Tuesday, January 15, 2019

TOP TEN TUESDAY: New to Me Authors I Read in 2018







The topic this week is New to Me Authors from 2018. This was a fun list to put together, remembering all the good books I read, and which ones I still want to read. The sign of a great New to Me Author is how quickly I read or plan to read another by them. This list definitely wins. Top Ten Tuesday is hosted by That Artsy Reader and is fun to participate in. Check out her site for the next prompts.



Sing, Unburied Sing - Jesmyn Ward (audiobook)

I'm interested in reading her Salvage the Bones next, but probably as an audiobook, because the accents of Mississippi really made this a great experience.



Big Little Lies - Liane Moriarty (audiobook)

I've already read Truly Madly Guilty since I inhaled Big Little Lies, and I am #1 on the list to get Moriarty's latest book, Nine Perfect Strangers. I can't wait.


Then She Was Gone - Lisa Jewell (audiobook)
This was a very good suspenseful read, and I'm pleased to see she has many other novels.


 Crooked Heart - Lissa Evans

I loved Crooked Heart, and I've already ordered an older book of Evans', Their Finest, which was an Orange nominated longlisted book from 2009.



 The Dry - Jane Harper (audiobook)

First in an Australian police series, I've already read book #2, Force of Nature. I'm even willing to try her new stand alone, The Lost Man, though I will miss Aaron Falk from the series.



The Ghost Map: The Story of London's Most Terrifying Epidemic - and How It Changed Science, Cities, and the Modern World - Steven Johnson

Fabulous nonfiction book, and I was so pleased to see my library carries several other of his books in audiobook format. Everything Bad is Good for You, The Invention of Air, How We Got to Now. I like his science based ideas with a popular spin.


The Unquiet Bones - Mel Starr

I found a new historical fiction series, Hugh de Singleton, Surgeon set in 1300s England. I've already read the first three, and there are eleven written. I love finding a established series that aren't too long (most have been around 250 pages long) but there are a managable number in the series.



The Vanishing Act of Esme Lennox - Maggie O'Farrell

I quite enjoyed this novel of sisters in Scotland, taking place in two time periods. I liked it so much I found O'Farrell's most recent book, I Am I Am I Am: Seventeen Brushes With Death that I really loved. 


Christmas on the Island - Jenny Colgan

Reading the fourth book in a series and enjoying it is a remarkable feat. Even though I didn't know all the back stories or the characters, Christmas on the Island was well done and stood on its own. I'm looking at going back and reading the first few books. Colgan puts me to mind of Maeve Binchy. Her characters are real and developed, nothing too crazy or shocking happens, but a pleasant time is had with the story.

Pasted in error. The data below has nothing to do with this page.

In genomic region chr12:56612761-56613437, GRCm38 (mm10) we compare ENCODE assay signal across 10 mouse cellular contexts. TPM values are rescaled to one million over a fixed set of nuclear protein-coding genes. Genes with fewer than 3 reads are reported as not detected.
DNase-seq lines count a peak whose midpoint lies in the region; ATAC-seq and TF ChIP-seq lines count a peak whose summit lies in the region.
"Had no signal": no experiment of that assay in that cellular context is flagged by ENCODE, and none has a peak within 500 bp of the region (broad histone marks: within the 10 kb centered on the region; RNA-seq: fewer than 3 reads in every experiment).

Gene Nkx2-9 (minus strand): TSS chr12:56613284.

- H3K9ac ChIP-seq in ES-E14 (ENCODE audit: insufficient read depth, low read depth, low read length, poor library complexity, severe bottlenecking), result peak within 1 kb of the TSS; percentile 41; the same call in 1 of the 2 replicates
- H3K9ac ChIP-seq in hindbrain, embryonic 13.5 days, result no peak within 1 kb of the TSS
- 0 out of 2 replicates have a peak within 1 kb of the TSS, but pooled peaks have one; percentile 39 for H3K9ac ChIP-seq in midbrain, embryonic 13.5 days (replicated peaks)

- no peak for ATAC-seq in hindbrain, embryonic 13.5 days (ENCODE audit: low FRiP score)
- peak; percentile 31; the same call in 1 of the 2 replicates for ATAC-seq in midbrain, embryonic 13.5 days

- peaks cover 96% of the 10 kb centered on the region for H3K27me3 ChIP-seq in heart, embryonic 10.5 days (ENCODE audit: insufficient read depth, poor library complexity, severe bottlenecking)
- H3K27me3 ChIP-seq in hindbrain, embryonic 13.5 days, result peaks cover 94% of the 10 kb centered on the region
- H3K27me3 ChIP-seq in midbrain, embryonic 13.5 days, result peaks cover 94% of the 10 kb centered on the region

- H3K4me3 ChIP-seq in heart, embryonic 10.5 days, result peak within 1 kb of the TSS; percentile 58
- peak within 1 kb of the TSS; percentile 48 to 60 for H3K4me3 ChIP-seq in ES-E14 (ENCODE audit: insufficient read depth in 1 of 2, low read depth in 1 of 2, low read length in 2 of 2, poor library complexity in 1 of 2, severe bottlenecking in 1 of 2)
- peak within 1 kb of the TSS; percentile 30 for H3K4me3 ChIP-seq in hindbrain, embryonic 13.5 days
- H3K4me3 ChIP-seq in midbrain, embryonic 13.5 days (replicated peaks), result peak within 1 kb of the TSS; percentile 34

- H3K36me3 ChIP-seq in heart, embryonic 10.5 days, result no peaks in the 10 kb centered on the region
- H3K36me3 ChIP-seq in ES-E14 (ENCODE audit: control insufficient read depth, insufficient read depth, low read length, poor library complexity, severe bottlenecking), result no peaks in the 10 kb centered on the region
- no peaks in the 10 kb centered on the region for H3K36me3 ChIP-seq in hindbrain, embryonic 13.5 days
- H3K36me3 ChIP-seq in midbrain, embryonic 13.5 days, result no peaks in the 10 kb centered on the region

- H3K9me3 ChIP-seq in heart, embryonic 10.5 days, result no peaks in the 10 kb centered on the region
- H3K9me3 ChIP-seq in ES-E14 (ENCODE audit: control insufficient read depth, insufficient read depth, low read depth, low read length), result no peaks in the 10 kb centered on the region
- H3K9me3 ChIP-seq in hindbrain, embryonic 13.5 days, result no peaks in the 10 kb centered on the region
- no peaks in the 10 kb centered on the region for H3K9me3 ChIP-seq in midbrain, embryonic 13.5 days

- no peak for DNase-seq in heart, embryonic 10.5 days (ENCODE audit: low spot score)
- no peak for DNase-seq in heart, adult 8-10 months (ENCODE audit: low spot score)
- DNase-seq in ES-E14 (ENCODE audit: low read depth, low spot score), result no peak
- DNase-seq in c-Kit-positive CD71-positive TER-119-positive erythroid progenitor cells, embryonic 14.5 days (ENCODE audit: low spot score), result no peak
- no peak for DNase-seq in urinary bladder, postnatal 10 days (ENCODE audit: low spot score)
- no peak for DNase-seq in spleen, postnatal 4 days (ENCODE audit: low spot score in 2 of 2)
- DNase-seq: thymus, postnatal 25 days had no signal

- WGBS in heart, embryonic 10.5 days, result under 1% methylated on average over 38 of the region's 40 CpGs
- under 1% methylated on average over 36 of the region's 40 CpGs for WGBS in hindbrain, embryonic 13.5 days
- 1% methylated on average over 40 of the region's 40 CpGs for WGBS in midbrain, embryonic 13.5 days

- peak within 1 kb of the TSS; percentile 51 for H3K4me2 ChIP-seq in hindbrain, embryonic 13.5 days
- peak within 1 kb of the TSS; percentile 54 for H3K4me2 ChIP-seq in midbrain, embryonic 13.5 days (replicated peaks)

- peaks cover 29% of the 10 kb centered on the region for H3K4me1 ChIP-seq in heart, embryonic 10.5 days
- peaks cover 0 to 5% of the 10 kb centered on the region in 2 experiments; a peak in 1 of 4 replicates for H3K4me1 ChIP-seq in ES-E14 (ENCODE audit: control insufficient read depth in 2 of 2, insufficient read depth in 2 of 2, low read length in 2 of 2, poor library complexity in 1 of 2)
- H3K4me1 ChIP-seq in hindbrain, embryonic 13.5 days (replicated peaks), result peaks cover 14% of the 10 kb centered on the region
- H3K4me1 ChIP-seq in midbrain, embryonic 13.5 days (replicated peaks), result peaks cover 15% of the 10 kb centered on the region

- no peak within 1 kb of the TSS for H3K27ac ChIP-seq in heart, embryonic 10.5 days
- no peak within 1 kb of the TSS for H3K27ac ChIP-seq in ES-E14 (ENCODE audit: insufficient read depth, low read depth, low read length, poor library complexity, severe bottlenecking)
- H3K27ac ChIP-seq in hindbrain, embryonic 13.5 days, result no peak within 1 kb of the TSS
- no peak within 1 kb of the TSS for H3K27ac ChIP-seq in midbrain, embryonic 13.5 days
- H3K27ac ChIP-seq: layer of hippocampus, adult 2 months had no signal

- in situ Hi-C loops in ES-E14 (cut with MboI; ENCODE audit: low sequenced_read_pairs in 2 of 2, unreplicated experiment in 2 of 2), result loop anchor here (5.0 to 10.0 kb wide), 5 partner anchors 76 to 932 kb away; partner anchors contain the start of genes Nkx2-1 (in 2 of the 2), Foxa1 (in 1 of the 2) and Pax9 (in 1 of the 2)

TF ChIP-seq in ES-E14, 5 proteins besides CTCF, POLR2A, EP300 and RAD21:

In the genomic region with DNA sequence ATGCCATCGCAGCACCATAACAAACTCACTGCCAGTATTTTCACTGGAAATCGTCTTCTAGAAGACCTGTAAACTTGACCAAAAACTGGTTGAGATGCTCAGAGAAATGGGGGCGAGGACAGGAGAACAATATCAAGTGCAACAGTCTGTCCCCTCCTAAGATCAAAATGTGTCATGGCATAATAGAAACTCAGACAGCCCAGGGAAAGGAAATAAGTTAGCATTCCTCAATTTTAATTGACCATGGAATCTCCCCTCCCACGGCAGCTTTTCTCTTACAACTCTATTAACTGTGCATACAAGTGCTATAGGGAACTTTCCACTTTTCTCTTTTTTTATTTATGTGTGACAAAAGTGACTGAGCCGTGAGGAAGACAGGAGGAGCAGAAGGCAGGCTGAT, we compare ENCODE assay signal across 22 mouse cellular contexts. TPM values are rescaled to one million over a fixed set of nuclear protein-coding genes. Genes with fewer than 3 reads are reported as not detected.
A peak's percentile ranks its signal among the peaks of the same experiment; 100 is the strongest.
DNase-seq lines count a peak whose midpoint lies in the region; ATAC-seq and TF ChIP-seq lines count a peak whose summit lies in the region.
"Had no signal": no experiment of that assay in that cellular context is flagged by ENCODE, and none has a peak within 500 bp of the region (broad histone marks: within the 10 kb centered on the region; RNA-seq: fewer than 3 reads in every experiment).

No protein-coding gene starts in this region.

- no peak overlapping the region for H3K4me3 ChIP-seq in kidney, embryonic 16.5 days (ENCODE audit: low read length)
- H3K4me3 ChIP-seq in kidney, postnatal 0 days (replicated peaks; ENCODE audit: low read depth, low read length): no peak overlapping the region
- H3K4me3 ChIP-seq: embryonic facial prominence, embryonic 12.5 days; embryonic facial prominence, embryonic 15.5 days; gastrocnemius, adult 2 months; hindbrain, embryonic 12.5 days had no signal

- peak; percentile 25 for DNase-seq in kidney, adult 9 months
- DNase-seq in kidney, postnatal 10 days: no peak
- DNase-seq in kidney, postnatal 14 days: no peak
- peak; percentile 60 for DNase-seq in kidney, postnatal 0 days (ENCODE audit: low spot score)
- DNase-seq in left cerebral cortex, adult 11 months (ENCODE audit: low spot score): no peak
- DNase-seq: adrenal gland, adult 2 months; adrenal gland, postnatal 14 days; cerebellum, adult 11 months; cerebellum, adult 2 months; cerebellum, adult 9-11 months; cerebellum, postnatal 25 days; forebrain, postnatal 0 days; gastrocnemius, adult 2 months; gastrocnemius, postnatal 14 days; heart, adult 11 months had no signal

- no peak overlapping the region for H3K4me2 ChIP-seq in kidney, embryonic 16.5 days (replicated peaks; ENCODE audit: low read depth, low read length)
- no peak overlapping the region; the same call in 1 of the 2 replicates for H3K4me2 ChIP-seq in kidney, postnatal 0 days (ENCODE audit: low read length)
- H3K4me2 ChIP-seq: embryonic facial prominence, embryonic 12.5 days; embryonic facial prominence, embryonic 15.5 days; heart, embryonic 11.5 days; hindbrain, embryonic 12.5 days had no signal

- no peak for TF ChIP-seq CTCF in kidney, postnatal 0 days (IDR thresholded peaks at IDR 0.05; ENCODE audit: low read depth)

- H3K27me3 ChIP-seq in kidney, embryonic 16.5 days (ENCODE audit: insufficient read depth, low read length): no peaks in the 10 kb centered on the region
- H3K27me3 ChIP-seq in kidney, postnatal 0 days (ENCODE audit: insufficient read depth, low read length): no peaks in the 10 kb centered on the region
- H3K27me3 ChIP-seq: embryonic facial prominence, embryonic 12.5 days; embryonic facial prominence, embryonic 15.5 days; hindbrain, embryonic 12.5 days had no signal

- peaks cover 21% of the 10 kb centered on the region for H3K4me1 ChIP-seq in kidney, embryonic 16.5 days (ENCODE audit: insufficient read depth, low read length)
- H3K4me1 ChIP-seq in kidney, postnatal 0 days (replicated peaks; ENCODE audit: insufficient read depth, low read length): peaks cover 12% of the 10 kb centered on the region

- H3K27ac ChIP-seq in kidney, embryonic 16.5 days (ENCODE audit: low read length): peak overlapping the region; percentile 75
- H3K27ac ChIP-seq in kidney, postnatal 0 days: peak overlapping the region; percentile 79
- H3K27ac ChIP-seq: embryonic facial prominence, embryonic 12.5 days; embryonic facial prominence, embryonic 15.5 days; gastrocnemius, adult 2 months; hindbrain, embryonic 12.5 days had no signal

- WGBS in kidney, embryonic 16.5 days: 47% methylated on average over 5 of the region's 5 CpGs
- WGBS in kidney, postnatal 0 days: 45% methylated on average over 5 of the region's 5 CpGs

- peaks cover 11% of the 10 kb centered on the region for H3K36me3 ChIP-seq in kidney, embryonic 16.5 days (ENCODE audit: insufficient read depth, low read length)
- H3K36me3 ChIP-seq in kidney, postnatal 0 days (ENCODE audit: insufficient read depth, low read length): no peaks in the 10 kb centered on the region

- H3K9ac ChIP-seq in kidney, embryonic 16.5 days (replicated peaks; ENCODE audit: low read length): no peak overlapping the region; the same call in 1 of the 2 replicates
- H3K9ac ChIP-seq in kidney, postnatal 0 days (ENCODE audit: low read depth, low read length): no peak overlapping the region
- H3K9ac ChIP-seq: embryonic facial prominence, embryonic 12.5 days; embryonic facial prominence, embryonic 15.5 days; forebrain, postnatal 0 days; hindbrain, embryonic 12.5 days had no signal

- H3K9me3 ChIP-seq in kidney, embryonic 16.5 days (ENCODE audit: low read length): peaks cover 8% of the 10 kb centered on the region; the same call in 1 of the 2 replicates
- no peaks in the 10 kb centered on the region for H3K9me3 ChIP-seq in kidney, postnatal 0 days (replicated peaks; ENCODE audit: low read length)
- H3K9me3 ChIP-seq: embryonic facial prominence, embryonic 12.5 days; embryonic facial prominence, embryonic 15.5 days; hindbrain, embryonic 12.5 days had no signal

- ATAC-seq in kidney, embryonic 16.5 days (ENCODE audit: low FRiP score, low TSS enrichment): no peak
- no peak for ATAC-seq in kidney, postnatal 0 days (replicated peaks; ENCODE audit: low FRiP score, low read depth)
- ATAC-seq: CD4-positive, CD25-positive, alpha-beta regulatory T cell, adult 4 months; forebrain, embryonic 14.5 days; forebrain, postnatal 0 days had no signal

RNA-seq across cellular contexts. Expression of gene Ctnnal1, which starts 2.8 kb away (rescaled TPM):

To All the Boys I've Loved Before - Jenny Han (ebook)
Easy reading young adult book about sisters and boyfriends and growing up. I haven't seen the Netflix movie yet, but I did request the next book, PS I Still Love You, because I really enjoyed the young couple and how they grew to like each other, after pretending to date for a while.

Monday, December 31, 2018

LIST: Best Books of 2018

Top Five Books of the Year
1. Eleanor Oliphant is Completely Fine
2. A Gentleman in Moscow
3. I'll Be Gone in the Dark
4. Big Little Lies
5. The Ghost Map

31 nonfiction: 127 fiction = 158 books
95 female     60 male;  1 collection of assorted; 1 mother and son;
76 audiobooks      15 ebook     29 library   

Best Mystery
To Die But Once - Jacqueline Winspear (Maisie Dobbs)
-excellent return to form for Maisie Dobbs and friends

Honourable Mentions Best Mystery (because I read a lot of mysteries)
A Study in Charlotte - Brittany Calvello
-fun take on Sherlock Holmes

Best Start to a Series 
The Dry by Jane Harper (Aaron Falk mysteries)
-I liked it so much I read the second, Force of Nature, and I'm on request for the unreleased next one.



Best End to a Series
The Penderwicks at Last - Jeanne Birdsall
- the kids all grew up in this series

Best Historical Mystery 
Hugh de Singleton - 14th century surgeon/PI in England
-I read three in the series this year:
The Unquiet Bones, A Corpse at St Andrew's Chapel, A Trail of Ink

Best Recommended Book 
The Golden Boy: A Doctor's Journey with Addiction by Grant Matheson
-recommended by lots of local people

Best Childrens 
The One and Only Ivan - Katherine Applegate
Al Capone Does My Shirts - Gennifer Choldenko

Best Young Adult 
The Hate You Give - Angie Thomas
To All the Boys I've Loved Before - Jenny Han


Best Book by a New to Me Author
Big Little Lies by Liane Moriarty
- fabulous audio that I devoured, lots of fun

Favourite Characters
-Eleanor Oliphant and her good friend Raymond, who becomes the catalyst for her change

- the women in Big Little Lies and their friendship


Best Science Fiction/Fantasy
Saga by Brian K Vaughan
- so far I've read 7 of the 9 volumes



Best Historical Fiction 
A Gentleman in Moscow - Amor Towles
- worth the hype; I went back and listened to the first half again to catch all the intricate plotting that I missed




Best  Book by a Tried and True Author